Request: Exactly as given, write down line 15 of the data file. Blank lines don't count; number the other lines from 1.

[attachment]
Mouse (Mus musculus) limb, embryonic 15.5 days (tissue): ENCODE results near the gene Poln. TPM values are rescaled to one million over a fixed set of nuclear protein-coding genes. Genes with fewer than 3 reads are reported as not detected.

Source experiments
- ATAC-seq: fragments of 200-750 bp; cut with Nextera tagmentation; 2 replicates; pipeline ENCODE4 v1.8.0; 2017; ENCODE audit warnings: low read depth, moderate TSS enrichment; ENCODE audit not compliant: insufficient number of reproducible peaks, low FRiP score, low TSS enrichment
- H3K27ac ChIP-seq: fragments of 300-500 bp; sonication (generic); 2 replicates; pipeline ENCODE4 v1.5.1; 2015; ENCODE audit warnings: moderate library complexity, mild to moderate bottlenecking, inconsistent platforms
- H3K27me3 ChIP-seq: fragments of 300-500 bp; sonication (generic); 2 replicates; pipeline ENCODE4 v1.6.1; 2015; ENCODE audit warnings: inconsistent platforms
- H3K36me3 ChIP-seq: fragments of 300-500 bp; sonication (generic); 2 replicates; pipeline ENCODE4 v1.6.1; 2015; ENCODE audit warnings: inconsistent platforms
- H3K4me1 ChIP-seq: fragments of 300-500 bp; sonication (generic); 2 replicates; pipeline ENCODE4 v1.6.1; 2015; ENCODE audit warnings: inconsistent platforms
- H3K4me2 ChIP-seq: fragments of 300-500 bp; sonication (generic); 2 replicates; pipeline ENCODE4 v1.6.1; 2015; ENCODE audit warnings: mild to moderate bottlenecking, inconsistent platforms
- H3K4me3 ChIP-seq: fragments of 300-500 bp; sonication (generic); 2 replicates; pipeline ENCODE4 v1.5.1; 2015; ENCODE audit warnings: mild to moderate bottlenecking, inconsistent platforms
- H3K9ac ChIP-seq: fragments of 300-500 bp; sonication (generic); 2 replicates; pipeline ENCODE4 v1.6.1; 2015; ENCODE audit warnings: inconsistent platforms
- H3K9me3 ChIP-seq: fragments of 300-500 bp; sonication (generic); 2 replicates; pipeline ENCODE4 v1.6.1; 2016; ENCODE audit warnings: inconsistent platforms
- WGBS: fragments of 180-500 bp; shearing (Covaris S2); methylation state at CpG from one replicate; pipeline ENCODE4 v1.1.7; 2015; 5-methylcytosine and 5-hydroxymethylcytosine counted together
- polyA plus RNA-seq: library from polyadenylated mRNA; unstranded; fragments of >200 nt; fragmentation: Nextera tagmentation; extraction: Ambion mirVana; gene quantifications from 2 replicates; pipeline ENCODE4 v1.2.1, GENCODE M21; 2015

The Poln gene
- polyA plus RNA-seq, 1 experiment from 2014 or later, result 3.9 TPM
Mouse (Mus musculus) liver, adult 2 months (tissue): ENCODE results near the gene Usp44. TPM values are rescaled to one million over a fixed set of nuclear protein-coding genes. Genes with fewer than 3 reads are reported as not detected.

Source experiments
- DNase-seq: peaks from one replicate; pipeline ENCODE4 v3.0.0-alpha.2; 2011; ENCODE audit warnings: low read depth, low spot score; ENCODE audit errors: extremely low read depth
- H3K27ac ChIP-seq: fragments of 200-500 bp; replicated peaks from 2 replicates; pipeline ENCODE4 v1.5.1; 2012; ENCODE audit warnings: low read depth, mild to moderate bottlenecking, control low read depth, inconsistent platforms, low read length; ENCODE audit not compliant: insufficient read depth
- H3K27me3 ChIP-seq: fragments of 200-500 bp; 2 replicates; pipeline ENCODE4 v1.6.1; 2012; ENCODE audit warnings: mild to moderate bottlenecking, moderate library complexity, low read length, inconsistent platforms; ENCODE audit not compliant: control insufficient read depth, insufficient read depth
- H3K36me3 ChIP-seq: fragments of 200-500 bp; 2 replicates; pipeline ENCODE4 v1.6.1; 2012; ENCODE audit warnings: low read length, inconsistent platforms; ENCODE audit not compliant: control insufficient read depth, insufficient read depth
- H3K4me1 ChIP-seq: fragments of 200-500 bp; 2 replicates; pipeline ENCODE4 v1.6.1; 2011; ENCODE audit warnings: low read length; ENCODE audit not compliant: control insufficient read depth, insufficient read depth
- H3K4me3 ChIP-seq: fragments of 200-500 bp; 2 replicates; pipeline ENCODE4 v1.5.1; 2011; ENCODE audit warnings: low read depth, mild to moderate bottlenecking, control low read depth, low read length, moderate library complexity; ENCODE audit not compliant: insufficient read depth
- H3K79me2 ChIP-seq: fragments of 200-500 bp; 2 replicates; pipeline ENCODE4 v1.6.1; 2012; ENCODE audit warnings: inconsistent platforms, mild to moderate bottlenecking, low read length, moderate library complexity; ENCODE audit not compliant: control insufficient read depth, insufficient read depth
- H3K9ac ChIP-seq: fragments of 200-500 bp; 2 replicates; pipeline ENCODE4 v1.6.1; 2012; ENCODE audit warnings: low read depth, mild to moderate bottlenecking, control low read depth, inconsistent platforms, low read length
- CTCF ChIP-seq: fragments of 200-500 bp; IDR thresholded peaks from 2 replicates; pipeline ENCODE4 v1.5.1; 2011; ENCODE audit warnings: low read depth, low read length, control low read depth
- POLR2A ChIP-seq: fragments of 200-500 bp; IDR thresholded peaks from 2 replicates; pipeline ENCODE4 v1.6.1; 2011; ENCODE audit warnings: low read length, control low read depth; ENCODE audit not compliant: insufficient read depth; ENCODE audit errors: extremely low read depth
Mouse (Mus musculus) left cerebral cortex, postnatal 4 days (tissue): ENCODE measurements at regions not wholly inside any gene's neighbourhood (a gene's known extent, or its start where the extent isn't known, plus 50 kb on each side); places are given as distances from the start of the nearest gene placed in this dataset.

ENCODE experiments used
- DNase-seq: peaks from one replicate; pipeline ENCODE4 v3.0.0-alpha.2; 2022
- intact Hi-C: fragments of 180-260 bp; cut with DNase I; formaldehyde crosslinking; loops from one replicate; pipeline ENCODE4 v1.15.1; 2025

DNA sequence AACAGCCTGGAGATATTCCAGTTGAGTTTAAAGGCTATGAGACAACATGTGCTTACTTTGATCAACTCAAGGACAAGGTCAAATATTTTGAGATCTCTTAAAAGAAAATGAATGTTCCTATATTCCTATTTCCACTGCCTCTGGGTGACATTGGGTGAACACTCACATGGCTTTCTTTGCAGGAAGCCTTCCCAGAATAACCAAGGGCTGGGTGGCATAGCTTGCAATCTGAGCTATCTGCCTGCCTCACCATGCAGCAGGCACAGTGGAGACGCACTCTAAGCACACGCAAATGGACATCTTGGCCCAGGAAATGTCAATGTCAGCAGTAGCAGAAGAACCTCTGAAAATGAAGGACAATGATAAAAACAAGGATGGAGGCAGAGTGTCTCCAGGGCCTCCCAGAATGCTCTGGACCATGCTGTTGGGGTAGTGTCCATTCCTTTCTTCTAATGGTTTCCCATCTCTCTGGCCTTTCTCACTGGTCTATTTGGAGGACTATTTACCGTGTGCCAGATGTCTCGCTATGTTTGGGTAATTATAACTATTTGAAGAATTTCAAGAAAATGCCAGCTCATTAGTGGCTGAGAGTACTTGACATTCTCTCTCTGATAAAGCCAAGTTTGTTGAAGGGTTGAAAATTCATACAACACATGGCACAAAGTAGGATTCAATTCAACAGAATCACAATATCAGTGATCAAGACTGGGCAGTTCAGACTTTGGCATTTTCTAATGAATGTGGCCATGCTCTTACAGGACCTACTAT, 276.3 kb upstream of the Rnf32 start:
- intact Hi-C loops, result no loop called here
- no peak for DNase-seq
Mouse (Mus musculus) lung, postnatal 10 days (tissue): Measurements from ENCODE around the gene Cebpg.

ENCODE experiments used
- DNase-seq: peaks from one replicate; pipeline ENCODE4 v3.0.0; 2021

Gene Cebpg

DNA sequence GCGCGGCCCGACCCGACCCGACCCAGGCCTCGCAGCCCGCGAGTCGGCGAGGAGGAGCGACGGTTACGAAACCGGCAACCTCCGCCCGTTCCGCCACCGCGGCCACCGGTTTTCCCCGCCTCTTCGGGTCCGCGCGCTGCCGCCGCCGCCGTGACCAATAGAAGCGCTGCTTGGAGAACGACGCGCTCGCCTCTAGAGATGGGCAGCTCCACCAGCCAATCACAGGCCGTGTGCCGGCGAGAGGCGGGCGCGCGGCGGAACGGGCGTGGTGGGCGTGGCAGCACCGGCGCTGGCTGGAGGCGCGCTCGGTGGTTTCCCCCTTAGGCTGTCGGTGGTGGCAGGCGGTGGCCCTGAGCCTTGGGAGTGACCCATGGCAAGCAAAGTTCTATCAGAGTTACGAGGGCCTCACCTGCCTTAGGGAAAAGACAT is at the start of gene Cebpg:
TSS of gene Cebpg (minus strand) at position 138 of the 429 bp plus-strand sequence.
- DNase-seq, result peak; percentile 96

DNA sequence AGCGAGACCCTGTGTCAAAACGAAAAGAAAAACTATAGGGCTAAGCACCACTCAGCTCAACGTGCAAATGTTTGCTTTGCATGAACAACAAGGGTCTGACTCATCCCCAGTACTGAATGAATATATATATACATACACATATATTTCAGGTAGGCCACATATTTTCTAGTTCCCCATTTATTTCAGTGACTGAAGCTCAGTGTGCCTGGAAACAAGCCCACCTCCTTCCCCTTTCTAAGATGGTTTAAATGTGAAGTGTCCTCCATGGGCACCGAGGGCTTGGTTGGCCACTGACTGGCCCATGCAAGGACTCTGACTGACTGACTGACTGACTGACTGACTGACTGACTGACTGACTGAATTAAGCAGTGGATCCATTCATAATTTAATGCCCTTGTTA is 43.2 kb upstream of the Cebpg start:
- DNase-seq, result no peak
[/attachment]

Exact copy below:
- polyA plus RNA-seq, 1 experiment from 2014 or later, result 3.9 TPM